Legally we must use the full -90B thrust once a month.

By playing with the takeoff thrust we also increase the amount of runway used, so you wont even see a 777 taking off in a short distance. We would much prefer to use all the runway and save the engines.


User currently offlineAA777 From United States of America, joined May 1999, 2544 posts, RR: 28
Reply 22, posted (13 years 8 months 3 weeks 5 days 16 hours ago) and read 2248 times:
Support Airliners.net - become a First Class Member!

I have actually seen this:
A UA777 dearting from BWI had a shorter take-off run than a 737-700...is this possible? I saw it with my own eyes. It was amazing!
-AA777


User currently offlineChi-town From United States of America, joined Sep 2000, 971 posts, RR: 5
Reply 23, posted (13 years 8 months 3 weeks 5 days 15 hours ago) and read 2232 times:

Yes, ive flown on a triple seven (777) United Airlines from DEN to ORD. Amazingly powerful! Trust me, they push you back in your seat plenty! It was a very exciting trip. The seats are 2-5-2 formation. i sat on the right side in the back of the aircraft, me and my brother sat on the 2 seat row. Individual TVs included. I was very impressed with the triple seven. I would definaltey take a trip on one again.

User currently offlineTEDSKI From , joined Dec 1969, posts, RR:
Reply 24, posted (13 years 8 months 3 weeks 5 days 15 hours ago) and read 2232 times:

In May of this year I flew on a RR Trent powered Delta 777-200ER from MCO to ATL. With 92,000lbs thrust from each engine (184,000lbs total thrust), this plane was fast rolling down the runway and lifted off the runway climbing quickly and smoothly like a souped up 737. This plane has it over the underpowered 34,000lb thrust (136,000lbs total thrust), CFM56-5C4 powered A340-200/300.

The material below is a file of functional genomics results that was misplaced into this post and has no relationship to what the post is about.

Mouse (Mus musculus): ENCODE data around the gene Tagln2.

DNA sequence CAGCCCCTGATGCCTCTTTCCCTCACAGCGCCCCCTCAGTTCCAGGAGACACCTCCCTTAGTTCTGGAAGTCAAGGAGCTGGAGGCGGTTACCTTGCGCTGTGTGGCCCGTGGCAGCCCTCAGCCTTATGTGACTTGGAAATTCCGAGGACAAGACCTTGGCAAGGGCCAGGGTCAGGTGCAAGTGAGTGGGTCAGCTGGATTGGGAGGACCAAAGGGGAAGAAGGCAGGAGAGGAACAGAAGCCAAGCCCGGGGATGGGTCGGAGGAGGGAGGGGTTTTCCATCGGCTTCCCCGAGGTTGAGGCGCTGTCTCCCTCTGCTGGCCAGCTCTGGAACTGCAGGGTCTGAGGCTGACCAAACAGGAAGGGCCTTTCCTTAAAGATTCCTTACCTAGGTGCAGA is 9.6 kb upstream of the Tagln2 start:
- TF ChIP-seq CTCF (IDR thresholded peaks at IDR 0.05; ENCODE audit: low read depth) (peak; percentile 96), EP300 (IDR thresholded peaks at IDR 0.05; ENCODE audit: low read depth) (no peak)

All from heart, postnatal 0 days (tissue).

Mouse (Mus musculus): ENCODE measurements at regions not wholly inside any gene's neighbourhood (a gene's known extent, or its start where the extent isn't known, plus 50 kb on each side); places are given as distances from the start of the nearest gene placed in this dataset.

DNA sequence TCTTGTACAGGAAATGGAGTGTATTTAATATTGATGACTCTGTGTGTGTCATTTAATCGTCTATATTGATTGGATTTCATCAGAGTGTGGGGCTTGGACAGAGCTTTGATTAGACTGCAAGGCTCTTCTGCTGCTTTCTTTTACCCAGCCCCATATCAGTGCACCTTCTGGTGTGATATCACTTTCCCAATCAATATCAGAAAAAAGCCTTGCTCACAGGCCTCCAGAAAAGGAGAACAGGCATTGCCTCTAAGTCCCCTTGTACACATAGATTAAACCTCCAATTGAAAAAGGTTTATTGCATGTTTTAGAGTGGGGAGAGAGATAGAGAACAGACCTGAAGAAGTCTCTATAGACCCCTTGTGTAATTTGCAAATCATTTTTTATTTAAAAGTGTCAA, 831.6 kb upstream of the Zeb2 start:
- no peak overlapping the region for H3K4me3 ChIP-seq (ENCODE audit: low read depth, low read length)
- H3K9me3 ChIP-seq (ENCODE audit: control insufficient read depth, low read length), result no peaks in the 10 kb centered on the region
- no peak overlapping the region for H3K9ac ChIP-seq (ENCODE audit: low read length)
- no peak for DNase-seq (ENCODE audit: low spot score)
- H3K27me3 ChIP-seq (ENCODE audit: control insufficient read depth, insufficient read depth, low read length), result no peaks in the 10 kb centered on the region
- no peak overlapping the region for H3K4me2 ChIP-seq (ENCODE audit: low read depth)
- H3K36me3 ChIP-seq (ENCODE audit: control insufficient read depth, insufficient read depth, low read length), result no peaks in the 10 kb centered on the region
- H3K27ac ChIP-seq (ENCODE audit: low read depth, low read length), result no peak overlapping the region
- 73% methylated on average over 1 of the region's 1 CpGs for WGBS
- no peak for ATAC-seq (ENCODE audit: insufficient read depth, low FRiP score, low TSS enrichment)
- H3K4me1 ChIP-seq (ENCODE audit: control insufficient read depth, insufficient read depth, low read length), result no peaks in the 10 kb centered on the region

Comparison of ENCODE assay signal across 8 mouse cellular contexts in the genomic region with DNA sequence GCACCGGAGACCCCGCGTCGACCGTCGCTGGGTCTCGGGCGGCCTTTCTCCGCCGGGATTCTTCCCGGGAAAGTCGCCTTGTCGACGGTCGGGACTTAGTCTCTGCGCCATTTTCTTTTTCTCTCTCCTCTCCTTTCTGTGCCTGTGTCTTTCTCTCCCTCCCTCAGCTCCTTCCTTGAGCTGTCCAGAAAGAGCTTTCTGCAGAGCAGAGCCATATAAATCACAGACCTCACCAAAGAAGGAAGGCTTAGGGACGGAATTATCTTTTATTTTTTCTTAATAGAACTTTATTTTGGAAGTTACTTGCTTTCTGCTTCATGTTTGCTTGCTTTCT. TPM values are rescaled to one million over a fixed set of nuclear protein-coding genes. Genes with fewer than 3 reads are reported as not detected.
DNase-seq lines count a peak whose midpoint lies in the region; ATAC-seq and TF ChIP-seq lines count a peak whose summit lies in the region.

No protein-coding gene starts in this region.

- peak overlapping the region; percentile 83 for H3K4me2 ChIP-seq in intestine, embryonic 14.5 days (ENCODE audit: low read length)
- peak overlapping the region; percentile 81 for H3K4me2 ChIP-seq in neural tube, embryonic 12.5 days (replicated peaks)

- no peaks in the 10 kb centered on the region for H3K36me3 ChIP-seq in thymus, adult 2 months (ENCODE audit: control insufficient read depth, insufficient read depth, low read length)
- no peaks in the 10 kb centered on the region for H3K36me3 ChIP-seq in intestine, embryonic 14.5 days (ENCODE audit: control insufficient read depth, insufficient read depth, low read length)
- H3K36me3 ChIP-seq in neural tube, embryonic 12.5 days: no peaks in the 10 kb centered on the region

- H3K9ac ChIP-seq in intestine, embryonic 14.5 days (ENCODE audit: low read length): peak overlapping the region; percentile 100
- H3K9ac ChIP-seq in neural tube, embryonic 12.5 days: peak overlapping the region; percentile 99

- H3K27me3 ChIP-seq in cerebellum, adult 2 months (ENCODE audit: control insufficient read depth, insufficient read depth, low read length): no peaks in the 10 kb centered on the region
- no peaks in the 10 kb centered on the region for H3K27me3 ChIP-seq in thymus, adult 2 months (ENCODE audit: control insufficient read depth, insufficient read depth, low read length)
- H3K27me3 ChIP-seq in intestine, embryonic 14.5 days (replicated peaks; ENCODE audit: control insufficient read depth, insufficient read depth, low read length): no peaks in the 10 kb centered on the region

25 Post contains links and images Westjet#1 : two years ago i was able to take a flight from LHR to abu dhabi nad it was on a BA 777-200.....out of all the planes i've flown on that definately wa
26 N949WP : About 2 weeks ago, I flew SEA-NRT on an AA 777 (N784AN). From my window seat on the right-hand side, I figured we lifted off at about the same point o
27 Virgin744 : Ambasaid, I am more than happy to accept your technically sound opinion but I'm sure that each 777 takeoff is different from the next under the circum
28 Sdate747 : I flew on a UA 777 in Jan 1999. Sad part is that a Dobbs International truck banged up the galley door, delaying takeoff for 75 minutes. But they fixe
29 KrisworldB777 : I have to admit that I love flying aboard 777s - even watching them takeoff. I find them a truly amazing aircraft. From Perth, SQ and MH fly 772s so I
30 Ambasaid : I just love some of these statements...... "MH whack it into full thrust which is a feeling I love - SQ are a little more carefull and steadily push i
31 Advancedkid : Krisworld, maybe what you felt was a different angle of attack between the two airlines. Regards, Advancedkid
32 Virgin744 : Ambasaid, Even I was amazed when he (CX Captain) explained this to me but I'm sure he said 96% engine thrust... It makes me think to this day, but I'm